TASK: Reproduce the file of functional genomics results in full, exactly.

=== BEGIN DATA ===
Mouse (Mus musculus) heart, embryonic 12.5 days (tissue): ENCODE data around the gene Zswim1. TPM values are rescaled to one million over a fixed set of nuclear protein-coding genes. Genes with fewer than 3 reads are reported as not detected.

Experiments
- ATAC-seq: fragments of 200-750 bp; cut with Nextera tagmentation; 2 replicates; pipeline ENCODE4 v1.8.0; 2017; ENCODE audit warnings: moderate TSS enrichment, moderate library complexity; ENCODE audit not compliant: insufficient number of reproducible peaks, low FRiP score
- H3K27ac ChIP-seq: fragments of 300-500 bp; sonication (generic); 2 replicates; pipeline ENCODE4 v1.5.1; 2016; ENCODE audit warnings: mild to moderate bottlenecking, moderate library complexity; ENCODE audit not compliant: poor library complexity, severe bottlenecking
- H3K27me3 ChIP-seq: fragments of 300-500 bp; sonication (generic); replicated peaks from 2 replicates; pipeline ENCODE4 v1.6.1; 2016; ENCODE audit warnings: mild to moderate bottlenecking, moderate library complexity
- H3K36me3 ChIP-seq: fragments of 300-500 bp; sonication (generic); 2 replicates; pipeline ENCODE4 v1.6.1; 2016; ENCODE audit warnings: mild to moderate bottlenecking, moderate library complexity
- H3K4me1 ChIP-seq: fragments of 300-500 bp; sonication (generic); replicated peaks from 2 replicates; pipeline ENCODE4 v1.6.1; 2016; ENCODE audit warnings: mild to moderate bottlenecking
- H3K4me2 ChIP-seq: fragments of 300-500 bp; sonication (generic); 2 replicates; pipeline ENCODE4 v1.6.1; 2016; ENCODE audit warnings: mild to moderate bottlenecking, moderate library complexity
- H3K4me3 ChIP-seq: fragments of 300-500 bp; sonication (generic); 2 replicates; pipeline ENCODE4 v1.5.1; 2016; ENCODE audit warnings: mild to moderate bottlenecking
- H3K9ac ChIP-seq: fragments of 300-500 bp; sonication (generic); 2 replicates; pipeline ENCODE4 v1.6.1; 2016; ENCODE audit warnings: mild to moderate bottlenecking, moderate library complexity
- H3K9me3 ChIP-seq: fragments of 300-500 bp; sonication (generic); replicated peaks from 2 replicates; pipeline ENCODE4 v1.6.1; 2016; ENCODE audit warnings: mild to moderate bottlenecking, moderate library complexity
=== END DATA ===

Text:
Mouse (Mus musculus) heart, embryonic 12.5 days (tissue): ENCODE data around the gene Zswim1. TPM values are rescaled to one million over a fixed set of nuclear protein-coding genes. Genes with fewer than 3 reads are reported as not detected.

Experiments
- ATAC-seq: fragments of 200-750 bp; cut with Nextera tagmentation; 2 replicates; pipeline ENCODE4 v1.8.0; 2017; ENCODE audit warnings: moderate TSS enrichment, moderate library complexity; ENCODE audit not compliant: insufficient number of reproducible peaks, low FRiP score
- H3K27ac ChIP-seq: fragments of 300-500 bp; sonication (generic); 2 replicates; pipeline ENCODE4 v1.5.1; 2016; ENCODE audit warnings: mild to moderate bottlenecking, moderate library complexity; ENCODE audit not compliant: poor library complexity, severe bottlenecking
- H3K27me3 ChIP-seq: fragments of 300-500 bp; sonication (generic); replicated peaks from 2 replicates; pipeline ENCODE4 v1.6.1; 2016; ENCODE audit warnings: mild to moderate bottlenecking, moderate library complexity
- H3K36me3 ChIP-seq: fragments of 300-500 bp; sonication (generic); 2 replicates; pipeline ENCODE4 v1.6.1; 2016; ENCODE audit warnings: mild to moderate bottlenecking, moderate library complexity
- H3K4me1 ChIP-seq: fragments of 300-500 bp; sonication (generic); replicated peaks from 2 replicates; pipeline ENCODE4 v1.6.1; 2016; ENCODE audit warnings: mild to moderate bottlenecking
- H3K4me2 ChIP-seq: fragments of 300-500 bp; sonication (generic); 2 replicates; pipeline ENCODE4 v1.6.1; 2016; ENCODE audit warnings: mild to moderate bottlenecking, moderate library complexity
- H3K4me3 ChIP-seq: fragments of 300-500 bp; sonication (generic); 2 replicates; pipeline ENCODE4 v1.5.1; 2016; ENCODE audit warnings: mild to moderate bottlenecking
- H3K9ac ChIP-seq: fragments of 300-500 bp; sonication (generic); 2 replicates; pipeline ENCODE4 v1.6.1; 2016; ENCODE audit warnings: mild to moderate bottlenecking, moderate library complexity
- H3K9me3 ChIP-seq: fragments of 300-500 bp; sonication (generic); replicated peaks from 2 replicates; pipeline ENCODE4 v1.6.1; 2016; ENCODE audit warnings: mild to moderate bottlenecking, moderate library complexity